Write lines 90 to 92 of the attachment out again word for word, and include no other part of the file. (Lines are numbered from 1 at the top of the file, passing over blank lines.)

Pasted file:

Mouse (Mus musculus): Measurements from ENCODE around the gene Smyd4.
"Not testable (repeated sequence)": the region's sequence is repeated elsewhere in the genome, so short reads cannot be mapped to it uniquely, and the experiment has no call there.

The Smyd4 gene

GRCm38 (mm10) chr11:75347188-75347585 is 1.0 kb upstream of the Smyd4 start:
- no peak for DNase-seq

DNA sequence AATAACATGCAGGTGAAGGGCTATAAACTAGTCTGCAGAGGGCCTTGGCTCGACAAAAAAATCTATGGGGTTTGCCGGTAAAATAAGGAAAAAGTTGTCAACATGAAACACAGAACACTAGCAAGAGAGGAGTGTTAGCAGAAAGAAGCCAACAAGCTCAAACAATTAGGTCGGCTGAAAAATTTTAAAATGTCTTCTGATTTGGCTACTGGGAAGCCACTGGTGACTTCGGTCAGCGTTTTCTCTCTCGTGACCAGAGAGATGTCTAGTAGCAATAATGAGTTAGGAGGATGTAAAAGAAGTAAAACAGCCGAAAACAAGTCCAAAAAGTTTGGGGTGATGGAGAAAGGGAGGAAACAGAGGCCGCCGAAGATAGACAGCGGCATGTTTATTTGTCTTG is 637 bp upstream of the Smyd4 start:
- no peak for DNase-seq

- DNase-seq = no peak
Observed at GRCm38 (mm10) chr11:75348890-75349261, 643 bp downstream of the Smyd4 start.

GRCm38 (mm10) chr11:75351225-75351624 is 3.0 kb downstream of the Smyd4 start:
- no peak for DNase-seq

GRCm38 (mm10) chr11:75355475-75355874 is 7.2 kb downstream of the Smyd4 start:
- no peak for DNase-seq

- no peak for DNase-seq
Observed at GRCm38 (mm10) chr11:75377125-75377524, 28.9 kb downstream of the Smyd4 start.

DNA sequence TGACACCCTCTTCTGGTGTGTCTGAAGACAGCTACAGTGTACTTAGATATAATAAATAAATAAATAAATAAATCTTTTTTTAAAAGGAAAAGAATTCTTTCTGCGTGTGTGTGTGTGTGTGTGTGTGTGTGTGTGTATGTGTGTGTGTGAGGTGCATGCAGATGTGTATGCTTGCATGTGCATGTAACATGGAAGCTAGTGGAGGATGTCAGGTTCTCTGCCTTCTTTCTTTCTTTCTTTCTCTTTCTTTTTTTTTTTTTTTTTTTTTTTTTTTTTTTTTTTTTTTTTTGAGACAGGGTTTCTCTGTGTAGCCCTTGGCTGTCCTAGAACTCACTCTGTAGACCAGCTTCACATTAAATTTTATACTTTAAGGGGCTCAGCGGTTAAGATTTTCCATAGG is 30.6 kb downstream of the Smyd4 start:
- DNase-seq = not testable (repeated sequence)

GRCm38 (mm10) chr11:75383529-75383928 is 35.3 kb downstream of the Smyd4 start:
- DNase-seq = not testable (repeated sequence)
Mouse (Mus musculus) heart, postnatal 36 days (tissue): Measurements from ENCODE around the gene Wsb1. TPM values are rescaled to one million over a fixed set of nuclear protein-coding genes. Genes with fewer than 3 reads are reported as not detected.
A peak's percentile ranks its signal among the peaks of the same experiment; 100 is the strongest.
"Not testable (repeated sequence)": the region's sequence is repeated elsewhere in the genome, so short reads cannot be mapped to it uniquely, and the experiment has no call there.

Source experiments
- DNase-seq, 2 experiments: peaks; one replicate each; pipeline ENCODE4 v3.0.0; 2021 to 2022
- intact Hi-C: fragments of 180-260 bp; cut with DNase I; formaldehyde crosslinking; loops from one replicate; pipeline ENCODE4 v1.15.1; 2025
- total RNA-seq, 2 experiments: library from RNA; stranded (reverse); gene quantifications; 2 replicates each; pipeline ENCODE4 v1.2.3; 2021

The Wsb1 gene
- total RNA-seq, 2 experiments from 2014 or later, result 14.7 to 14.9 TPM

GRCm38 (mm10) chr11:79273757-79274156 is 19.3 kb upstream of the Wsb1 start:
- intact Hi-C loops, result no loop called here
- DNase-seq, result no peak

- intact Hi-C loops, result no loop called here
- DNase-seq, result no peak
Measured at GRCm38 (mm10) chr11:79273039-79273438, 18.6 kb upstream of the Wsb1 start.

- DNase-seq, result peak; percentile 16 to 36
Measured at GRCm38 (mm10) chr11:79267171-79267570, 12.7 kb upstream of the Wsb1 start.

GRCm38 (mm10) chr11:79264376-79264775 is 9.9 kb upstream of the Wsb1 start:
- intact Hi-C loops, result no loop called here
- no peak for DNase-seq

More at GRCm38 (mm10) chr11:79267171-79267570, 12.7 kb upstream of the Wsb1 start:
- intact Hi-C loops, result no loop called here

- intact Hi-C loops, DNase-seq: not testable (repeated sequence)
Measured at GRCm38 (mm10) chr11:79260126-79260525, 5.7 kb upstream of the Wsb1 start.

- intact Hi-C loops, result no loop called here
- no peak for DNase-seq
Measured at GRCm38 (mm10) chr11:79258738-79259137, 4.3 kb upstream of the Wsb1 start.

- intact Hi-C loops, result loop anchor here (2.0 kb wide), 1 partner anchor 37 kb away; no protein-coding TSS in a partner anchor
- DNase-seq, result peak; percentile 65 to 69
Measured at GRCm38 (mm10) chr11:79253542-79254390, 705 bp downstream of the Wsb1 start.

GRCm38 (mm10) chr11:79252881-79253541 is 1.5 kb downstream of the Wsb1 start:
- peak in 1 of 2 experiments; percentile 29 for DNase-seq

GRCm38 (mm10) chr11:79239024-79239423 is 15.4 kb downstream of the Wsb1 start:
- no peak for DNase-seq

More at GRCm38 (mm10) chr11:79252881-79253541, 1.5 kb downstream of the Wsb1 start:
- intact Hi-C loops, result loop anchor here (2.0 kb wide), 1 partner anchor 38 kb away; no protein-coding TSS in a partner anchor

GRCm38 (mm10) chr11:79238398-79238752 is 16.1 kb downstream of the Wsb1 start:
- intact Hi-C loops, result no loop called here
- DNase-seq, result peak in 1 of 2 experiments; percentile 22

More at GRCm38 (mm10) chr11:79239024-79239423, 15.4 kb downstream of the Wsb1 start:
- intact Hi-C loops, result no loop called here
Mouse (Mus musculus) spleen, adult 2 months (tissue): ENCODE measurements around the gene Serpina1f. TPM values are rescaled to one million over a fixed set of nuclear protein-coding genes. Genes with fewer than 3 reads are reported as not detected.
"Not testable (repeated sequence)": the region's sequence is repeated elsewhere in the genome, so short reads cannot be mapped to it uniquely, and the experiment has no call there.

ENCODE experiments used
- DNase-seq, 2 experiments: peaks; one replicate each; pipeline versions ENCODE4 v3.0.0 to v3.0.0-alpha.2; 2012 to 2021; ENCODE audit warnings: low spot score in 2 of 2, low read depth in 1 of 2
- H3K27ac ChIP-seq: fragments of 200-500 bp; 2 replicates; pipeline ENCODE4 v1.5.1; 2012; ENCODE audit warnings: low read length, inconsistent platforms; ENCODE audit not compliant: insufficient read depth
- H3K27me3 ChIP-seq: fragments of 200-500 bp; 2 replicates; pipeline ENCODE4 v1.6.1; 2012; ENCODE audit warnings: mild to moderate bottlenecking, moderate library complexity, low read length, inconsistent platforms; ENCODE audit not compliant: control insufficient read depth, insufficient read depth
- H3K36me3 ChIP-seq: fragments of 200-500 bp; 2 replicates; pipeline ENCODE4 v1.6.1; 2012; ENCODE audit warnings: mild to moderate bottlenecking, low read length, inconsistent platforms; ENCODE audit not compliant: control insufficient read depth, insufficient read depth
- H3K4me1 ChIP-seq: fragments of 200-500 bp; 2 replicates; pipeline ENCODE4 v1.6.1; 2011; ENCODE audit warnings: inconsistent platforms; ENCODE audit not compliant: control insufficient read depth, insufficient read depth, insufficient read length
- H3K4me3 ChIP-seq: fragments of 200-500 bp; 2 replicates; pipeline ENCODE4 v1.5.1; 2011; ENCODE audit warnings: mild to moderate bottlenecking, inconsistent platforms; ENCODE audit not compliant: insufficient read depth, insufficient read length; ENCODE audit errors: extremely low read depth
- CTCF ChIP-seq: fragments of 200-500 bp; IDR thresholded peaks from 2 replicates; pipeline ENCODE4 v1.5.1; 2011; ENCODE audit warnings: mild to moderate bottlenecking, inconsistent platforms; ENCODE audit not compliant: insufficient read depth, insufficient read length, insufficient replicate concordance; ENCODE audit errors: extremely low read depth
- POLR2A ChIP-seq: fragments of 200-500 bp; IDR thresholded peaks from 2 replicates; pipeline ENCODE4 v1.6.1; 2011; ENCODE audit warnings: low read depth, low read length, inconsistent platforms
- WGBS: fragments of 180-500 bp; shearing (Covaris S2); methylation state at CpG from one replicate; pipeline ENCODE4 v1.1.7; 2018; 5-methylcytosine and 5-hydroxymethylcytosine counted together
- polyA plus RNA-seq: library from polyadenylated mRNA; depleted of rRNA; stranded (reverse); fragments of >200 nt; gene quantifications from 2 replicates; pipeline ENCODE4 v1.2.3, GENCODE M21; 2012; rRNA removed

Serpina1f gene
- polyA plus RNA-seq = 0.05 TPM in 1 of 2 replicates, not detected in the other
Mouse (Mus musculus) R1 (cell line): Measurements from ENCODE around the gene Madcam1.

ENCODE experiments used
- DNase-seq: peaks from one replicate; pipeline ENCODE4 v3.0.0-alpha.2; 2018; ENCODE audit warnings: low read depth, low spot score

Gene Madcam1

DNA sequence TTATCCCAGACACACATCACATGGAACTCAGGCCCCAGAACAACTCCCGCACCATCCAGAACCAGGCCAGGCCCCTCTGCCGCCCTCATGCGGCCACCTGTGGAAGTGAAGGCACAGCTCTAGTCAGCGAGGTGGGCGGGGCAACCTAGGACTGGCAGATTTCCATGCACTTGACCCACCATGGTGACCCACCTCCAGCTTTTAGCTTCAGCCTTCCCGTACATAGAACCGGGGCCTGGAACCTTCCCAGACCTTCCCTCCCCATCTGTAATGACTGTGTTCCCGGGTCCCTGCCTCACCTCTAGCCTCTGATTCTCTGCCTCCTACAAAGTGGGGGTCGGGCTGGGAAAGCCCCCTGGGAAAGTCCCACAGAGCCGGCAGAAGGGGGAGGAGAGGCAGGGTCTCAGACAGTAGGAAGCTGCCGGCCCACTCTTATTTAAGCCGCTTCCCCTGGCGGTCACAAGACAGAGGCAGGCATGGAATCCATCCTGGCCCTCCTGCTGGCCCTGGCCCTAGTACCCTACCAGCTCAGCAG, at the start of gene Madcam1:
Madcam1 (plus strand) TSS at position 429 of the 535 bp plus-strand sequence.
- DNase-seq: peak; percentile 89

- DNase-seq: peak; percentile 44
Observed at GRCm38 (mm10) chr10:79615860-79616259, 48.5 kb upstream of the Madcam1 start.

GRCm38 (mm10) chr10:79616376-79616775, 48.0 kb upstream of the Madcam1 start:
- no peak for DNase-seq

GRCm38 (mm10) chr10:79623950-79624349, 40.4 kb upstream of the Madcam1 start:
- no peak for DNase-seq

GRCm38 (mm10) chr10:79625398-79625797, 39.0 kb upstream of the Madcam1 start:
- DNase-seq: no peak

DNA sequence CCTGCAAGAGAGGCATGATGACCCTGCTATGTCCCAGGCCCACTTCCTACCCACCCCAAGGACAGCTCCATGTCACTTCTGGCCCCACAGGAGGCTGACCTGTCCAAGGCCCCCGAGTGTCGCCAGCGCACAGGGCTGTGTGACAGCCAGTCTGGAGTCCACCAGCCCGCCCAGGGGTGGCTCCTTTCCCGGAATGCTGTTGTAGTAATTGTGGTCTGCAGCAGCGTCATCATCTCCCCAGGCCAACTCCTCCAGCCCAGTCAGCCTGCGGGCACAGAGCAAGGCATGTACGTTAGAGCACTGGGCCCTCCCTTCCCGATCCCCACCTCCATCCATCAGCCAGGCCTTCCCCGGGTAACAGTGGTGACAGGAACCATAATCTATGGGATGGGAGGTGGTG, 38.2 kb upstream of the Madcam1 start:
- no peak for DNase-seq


- DNase-seq: no peak

DNA sequence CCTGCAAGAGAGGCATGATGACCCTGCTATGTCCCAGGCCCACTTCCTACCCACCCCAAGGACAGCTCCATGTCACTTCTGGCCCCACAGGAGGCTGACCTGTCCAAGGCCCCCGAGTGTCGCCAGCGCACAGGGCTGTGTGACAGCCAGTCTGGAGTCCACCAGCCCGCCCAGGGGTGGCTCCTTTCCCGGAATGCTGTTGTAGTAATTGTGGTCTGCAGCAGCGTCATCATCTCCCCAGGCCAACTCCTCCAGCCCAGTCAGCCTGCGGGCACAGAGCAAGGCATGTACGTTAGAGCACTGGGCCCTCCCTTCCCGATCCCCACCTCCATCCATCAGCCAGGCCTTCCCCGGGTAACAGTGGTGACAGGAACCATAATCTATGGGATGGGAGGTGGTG, 38.2 kb upstream of the Madcam1 start:
- no peak for DNase-seq